Q+A - Russian-Pakistan rivalry giving way to cooperation?

ISLAMABAD (Reuters) - Russian Deputy Foreign Minister Sergei Ryabkov arrives in Islamabad for a two-day bilateral counter-terrorism summit starting on Monday, as Moscow seeks to deepen ties with Islamabad.

While the Russians and Pakistanis are being tight-lipped over the discussions, here are some questions and answers about the state of ties between the old Cold War foes, now facing a common threat from Islamist militancy.


Pakistan and Russia (formerly the Soviet Union) were on opposite sides during the Cold War, when Pakistan allied with the United States the Soviet Union backed Pakistan’s main rival, India.

The two were bitter enemies in the 1980s when Pakistan supported mujahideen guerrillas battling Soviet troops in Afghanistan. The Soviets were eventually forced to withdraw after 10-year occupation.

Moscow and Islamabad remained rivals during the Taliban’s rule in Afghanistan from 1996 to 2001. Russia, along with Iran and India, backed the then Northern Alliance against the Taliban, who were recognised only by Pakistan and two other Muslim countries.

But ties have warmed since a 2003 visit by Pakistan’s then military president, Pervez Musharraf -- the first by a Pakistani leader in 30 years. In recent years, Russia has pursued a more pragmatic foreign policy and sought closer ties with Pakistan.

But Moscow has been careful not to harm relations with Pakistan’s traditional foe India, a major arms client.


Russia is concerned about Pakistan as a source of Islamist militancy and potential nuclear proliferation. It suspects that Muslim extremists in Pakistani sanctuaries on the Afghan border have links with militants from the North Caucasus and other Muslim Russian regions. Pakistan, therefore, could be an important plank in any Russian strategy to stem a the spread of militancy into and across ex-Soviet Central Asia.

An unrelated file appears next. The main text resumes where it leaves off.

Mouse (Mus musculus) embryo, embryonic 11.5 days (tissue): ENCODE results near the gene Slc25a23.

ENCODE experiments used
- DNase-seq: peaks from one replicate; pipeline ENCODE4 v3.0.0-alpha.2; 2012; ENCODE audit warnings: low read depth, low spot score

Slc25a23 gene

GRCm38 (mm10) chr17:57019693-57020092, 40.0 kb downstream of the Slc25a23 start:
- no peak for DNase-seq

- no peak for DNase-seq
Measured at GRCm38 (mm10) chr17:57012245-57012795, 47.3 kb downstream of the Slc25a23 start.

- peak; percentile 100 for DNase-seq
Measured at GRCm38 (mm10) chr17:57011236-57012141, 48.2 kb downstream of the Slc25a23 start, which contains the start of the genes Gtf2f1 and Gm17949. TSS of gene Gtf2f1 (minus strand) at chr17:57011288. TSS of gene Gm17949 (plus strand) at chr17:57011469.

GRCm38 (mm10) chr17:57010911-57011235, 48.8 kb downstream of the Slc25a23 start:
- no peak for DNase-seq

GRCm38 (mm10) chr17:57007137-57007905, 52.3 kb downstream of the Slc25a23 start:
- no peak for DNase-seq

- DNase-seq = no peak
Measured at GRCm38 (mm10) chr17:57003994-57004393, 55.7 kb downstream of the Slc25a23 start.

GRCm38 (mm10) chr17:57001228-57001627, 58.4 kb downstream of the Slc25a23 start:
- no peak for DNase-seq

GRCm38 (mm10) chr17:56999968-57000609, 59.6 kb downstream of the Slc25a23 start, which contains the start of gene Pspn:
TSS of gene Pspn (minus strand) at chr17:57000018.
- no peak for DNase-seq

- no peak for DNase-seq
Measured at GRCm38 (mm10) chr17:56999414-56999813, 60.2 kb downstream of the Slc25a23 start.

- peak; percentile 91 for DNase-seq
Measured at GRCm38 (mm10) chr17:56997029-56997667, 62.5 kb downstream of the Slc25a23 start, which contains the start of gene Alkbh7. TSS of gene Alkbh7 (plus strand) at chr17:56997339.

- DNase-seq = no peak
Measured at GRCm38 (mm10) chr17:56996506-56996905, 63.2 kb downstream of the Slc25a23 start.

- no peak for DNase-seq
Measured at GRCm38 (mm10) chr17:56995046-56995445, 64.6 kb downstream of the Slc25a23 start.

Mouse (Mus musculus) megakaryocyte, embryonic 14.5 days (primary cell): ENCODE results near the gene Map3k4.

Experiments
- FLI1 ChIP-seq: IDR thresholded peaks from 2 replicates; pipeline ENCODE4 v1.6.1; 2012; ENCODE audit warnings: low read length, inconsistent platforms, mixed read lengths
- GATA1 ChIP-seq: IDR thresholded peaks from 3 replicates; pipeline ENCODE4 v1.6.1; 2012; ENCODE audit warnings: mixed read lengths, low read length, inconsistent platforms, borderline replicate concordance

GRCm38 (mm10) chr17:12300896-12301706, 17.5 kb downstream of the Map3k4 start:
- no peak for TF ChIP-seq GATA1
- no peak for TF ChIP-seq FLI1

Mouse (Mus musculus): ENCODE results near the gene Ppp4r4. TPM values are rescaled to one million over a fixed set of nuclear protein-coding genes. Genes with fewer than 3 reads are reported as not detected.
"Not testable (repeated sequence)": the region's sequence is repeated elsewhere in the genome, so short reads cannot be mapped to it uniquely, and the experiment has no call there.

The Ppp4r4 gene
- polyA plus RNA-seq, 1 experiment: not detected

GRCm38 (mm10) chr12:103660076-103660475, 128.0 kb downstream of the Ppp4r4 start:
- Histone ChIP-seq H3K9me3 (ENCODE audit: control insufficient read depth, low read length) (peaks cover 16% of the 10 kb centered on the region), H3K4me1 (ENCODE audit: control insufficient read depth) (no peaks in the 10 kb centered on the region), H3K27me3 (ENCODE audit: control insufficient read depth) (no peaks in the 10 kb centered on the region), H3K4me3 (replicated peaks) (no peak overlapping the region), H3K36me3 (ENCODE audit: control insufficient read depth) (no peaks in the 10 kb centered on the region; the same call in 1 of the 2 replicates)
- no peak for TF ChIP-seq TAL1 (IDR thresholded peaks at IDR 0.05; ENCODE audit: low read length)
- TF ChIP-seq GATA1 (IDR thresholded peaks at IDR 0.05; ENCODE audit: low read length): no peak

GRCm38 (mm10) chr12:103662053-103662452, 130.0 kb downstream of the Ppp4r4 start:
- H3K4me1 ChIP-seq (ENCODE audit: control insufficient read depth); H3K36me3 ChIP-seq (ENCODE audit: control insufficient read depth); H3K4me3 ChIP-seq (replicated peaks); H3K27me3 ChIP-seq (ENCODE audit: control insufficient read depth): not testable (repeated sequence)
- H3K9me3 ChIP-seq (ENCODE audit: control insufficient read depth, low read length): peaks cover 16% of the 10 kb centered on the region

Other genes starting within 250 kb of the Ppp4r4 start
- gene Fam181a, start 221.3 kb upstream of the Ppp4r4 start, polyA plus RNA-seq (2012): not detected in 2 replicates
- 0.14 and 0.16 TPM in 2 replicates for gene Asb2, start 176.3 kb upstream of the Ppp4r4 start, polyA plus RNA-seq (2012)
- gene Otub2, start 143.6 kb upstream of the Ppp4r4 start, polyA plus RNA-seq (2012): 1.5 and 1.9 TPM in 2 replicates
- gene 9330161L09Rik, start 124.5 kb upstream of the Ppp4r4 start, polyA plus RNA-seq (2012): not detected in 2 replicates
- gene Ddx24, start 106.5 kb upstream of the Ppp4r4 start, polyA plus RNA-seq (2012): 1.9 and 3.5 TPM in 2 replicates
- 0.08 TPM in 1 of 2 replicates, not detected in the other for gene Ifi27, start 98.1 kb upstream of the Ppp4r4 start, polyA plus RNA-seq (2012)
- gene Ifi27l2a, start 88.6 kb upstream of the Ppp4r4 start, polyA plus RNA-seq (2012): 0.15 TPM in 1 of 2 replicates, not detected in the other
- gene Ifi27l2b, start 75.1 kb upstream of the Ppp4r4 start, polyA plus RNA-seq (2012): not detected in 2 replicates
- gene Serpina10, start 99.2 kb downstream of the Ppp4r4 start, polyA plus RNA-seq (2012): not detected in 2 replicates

One of Russia’s specific concerns is the Islamic Movement of Uzbekistan, an al Qaeda ally that has found sanctuary for years in Pakistan’s tribal regions. It is one of the leading Islamist militant groups in Central Asia.

Russia is also jockeying for more regional influence ahead of an eventual departure, or at least drawdown, of U.S. and NATO forces from Afghanistan. It needs better relations with Pakistan, seen as an important player in any Afghan settlement, because of its influence over senior Taliban leaders.

Security talks with Pakistan would also likely include cooperation against drug-trafficking, originating in Afghanistan and routed through Pakistan and Iran and on to markets in the Balkans and Europe. An increasing flow of Afghan heroin has contributed to a rise in HIV cases in Russia.


No one has yet said anything about any weapons sales to Pakistan being under consideration at the summit, but Russia aggressively seeks to boost arms sales abroad and has participated in defence exhibitions in Pakistan in the past.

Pakistan has relied heavily on the United States and China for much of its defence needs, but would like to diversify its suppliers. Any arms sales would require delicate diplomacy, however. Russia is a big supplier of weapons and a key ally to rival India.

Pakistan and India have fought three full-scale wars since independence in 1947.


Russia is interested in participating in a proposed gas pipeline leading from ex-Soviet Turkmenistan to India via Afghanistan and Pakistan. Turkmenistan is trying to diversity export routes, long dominated by Russia, and has been cool to the idea of Russian involvement.

Moscow has in the past shown interest in a $7.6 billion gas pipeline project for export of Iranian natural gas to Pakistan, saying gas monopoly Gazprom was ready to help implement and finance the pipeline, expected to be completed by 2015.

Additional reporting by Steve Gutterman in Moscow; Editing by Chris Allbritton and Alex Richardson